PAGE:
Rodent of the week: Finding the root cause of aging
Researchers believe they have identified a fundamental cause of aging, according to a study published this week in the journal Cell. The mechanism was previously found in fungus and has now been discovered in mice. It's likely that the same process applies to humans, said the authors of the research, from Harvard.
The study found that DNA damage, which accrues as we age, decreases a cell's ability to regulate which genes are turned on and off in particular settings. Though DNA damage speeds up aging, the actual cause is not the DNA damage but the lack of gene regulation. However, this lack of gene regulation, called epigenetics, may be reversible.
The study focused on a group of genes called sirtuins that are involved in the aging process. Sirtuins respond to DNA damage to repair it but appear to become overwhelmed as DNA damage accumulates during aging. When DNA damage accumulates, the sirtuins became too distracted to properly regulate gene activity. This was found in yeast about 10 years ago. The new study shows it also occurs in mice.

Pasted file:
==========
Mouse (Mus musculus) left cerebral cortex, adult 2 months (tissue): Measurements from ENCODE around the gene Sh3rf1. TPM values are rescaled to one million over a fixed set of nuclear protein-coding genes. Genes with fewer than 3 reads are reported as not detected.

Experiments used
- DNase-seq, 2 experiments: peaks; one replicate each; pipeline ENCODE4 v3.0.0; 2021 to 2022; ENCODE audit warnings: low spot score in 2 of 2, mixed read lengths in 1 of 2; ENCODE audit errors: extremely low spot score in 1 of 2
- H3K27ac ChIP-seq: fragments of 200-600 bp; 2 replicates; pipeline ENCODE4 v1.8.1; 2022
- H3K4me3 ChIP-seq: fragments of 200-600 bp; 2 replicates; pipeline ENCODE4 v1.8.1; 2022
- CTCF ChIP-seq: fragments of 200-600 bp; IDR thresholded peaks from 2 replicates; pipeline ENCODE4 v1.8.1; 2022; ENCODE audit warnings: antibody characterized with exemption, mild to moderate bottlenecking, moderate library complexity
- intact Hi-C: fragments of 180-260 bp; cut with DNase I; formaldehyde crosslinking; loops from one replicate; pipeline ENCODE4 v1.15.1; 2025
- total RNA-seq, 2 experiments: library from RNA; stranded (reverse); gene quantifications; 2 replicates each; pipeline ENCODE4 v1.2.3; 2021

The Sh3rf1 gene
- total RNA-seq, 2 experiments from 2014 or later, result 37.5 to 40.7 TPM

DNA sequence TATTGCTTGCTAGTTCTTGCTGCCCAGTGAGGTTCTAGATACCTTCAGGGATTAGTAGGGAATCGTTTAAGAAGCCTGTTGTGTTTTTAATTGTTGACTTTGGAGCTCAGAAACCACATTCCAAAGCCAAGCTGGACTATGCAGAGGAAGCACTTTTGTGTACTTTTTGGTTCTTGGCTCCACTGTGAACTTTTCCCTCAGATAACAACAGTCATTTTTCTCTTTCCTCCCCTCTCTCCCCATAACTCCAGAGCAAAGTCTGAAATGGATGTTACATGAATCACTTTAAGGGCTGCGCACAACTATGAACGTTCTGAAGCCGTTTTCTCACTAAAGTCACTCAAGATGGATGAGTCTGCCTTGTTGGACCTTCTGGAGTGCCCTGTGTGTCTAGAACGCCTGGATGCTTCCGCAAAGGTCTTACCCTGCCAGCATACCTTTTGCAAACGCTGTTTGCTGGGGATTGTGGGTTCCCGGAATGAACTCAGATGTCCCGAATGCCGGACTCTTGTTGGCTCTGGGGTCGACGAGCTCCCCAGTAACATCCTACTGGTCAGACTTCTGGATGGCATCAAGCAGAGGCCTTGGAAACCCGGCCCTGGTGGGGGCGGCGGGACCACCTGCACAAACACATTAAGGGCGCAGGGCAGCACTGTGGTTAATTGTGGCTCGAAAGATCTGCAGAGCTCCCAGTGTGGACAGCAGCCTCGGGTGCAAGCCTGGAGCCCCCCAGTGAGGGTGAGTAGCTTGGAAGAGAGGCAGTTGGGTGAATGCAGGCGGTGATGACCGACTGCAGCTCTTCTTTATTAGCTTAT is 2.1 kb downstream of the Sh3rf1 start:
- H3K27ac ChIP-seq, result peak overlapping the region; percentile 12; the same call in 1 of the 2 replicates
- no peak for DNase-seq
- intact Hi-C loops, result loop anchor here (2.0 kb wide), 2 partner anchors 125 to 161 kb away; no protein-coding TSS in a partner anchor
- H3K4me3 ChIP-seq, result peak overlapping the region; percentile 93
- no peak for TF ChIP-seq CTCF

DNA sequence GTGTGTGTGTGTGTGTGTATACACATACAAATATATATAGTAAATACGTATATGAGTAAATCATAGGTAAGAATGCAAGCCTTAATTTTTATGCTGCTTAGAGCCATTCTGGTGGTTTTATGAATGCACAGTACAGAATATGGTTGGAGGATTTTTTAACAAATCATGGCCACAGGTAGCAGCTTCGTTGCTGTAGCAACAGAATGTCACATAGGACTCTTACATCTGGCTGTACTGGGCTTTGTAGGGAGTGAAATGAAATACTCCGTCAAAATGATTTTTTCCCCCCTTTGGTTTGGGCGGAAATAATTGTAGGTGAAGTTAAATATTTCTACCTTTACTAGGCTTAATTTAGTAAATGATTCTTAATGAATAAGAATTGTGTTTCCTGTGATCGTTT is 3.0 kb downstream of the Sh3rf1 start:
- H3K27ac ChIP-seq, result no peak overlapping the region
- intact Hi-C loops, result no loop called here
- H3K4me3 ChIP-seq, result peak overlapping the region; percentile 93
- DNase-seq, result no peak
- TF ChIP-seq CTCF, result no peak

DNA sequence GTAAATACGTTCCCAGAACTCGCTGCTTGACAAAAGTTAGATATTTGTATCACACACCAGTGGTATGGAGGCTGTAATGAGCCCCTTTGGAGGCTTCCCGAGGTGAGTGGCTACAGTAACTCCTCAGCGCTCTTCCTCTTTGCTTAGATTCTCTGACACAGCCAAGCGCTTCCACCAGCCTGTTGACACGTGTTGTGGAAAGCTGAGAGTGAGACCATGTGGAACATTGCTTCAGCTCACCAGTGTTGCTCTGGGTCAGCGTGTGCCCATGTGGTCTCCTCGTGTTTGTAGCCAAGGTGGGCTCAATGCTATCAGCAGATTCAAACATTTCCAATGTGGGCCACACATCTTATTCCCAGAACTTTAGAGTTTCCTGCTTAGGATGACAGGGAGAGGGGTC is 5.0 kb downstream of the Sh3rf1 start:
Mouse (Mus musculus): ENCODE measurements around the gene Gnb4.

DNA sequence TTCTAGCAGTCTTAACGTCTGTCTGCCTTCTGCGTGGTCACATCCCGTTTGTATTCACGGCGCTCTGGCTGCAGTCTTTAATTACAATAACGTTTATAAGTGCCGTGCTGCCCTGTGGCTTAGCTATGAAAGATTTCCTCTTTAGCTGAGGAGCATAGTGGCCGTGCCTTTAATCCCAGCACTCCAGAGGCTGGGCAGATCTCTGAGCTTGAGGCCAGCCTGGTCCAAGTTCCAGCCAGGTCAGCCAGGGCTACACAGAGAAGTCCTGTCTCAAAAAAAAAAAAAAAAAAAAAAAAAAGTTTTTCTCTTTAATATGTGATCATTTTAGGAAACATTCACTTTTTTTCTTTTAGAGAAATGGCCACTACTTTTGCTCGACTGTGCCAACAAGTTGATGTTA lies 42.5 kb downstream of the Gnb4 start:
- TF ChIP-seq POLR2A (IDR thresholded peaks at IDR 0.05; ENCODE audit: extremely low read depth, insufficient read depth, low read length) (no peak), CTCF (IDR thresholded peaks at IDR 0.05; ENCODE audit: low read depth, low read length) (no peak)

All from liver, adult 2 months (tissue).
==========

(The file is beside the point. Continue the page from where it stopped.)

But when stimulated by either the chemical in red wine, resveratrol, or by caloric restriction, sirtuins appear to function better. In the study, researchers administered extra copies of the sirtuin gene, or fed resveratrol to mice that were genetically altered to develop lymphoma. That extended their lifespan by 24% to 46%.
"We see here, through a proof-of-principal demonstration, that elements of aging can be reversed," said one of the researchers, Philipp Oberdoerffer, in a news release.
-- Shari Roan
Photo credit: Advanced Cell Technology Inc.